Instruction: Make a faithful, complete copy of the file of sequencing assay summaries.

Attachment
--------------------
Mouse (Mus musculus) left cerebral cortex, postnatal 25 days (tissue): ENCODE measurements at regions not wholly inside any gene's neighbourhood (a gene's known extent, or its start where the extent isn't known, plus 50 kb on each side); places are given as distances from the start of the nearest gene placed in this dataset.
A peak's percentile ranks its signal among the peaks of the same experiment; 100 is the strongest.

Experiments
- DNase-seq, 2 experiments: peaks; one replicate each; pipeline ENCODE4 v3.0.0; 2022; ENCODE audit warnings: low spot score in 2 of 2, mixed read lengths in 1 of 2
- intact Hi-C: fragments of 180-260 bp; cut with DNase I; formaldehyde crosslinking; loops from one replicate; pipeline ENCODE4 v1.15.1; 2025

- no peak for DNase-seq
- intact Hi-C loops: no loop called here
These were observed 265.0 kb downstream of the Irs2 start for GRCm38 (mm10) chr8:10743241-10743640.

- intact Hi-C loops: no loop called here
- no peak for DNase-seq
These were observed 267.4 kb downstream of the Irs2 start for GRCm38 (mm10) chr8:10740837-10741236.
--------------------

Mouse (Mus musculus) left cerebral cortex, postnatal 25 days (tissue): ENCODE measurements at regions not wholly inside any gene's neighbourhood (a gene's known extent, or its start where the extent isn't known, plus 50 kb on each side); places are given as distances from the start of the nearest gene placed in this dataset.
A peak's percentile ranks its signal among the peaks of the same experiment; 100 is the strongest.

Experiments
- DNase-seq, 2 experiments: peaks; one replicate each; pipeline ENCODE4 v3.0.0; 2022; ENCODE audit warnings: low spot score in 2 of 2, mixed read lengths in 1 of 2
- intact Hi-C: fragments of 180-260 bp; cut with DNase I; formaldehyde crosslinking; loops from one replicate; pipeline ENCODE4 v1.15.1; 2025

- no peak for DNase-seq
- intact Hi-C loops: no loop called here
These were observed 265.0 kb downstream of the Irs2 start for GRCm38 (mm10) chr8:10743241-10743640.

- intact Hi-C loops: no loop called here
- no peak for DNase-seq
These were observed 267.4 kb downstream of the Irs2 start for GRCm38 (mm10) chr8:10740837-10741236.